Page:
LEWISTON – Money. That’s all it takes to make recruiters out of everyday soldiers.
A new nationwide program paying $2,000 bonuses for each new recruit a National Guard member signs and delivers is already showing dividends here in Maine.
Since January, 310 Maine Guard members have become recruiting assistants and 22 prospective soldiers have signed up.
“This is exactly what we hoped,” said Maj. Michael Backus, spokesman for the Maine Army National Guard. “Interest is building.”
Maine Guard leaders hope the program will help them recruit another 200 soldiers by the end of September.
The Maine Guard currently has 1,961 soldiers. Its goal: 2,175.
“Retention is difficult,” Backus said. Some soldiers are leaving the Guard to avoid being sent to Iraq. Many others are simply retiring.
New people are signing on, though not fast enough to replace those who are leaving, Backus said.
“We’re doing well, but not great,” he said.
National leaders hope the new program can exploit soldiers’ ties with their communities, leading them to sign up new soldiers.
The Guard Recruiting Assistance Program was started in January by the Alabama-based company, Docupak.
To become recruiting assistants, soldiers must enroll in the private company’s on-line training program. The training takes about two hours.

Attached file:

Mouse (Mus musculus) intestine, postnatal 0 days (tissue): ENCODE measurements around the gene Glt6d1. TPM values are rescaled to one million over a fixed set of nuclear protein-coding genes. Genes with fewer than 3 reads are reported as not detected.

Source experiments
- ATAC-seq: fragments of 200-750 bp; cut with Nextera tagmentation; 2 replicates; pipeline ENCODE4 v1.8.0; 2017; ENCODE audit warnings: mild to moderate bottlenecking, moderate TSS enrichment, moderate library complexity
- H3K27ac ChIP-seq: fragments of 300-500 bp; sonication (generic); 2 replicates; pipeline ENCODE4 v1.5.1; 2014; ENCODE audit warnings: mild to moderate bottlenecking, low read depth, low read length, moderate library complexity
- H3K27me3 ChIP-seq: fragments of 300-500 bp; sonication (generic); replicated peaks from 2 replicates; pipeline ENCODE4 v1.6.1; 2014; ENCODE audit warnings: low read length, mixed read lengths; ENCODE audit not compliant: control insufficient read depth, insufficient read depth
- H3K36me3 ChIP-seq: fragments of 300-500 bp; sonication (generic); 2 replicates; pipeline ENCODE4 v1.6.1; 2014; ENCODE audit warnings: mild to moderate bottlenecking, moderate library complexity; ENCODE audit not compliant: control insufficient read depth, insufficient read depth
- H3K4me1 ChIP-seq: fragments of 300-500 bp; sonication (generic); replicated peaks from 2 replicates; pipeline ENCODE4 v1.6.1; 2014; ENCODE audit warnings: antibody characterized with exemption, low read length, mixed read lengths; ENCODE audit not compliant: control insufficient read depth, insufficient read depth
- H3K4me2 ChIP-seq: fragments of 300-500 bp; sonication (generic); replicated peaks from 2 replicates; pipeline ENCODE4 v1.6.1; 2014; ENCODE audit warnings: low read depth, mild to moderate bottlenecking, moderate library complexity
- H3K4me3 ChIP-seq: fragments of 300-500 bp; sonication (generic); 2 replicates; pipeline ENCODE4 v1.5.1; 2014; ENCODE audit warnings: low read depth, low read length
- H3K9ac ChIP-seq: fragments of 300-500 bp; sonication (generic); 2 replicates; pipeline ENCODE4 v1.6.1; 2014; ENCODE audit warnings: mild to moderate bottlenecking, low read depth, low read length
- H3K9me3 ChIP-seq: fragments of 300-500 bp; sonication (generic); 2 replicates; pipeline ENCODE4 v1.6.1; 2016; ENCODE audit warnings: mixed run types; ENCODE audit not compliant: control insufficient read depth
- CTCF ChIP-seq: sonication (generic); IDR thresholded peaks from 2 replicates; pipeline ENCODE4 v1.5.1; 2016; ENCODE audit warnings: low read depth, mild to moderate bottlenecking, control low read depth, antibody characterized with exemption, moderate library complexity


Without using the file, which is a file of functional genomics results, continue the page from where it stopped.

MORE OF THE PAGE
Upon completion of the on-line course, each soldier is paid $50 and becomes an independent contractor to Docupak.
Literature distributed to the new assistants suggests recruiting at schools, churches or the workplace.
Assistants are expected to work with full-time recruiters as they shepherd prospective soldiers through the process of becoming Guard members. Recruiting assistants receive $1,000 when they sign someone up and another $1,000 when the new recruit attends basic training.
Nationwide, it’s working, said John Copeland, Docupak’s program manager.
Since January, 50,000 guard members have signed on as recruiting assistants and 5,000 prospective soldiers have signed up, Copeland said.
He called the response “fantastic.”
Across the country, 318,000 people serve in the National Guard. Its goal: 350,000.
Bonus checks for recruiting are already beginning to reach Maine’s soldiers.
On Thursday, as members of the 133rd Engineer Battalion gather for their monthly drill, a check will be awarded to a local soldier as the men and women in his company watch, Backus said.
“We hope it spreads like a positive virus,” he said.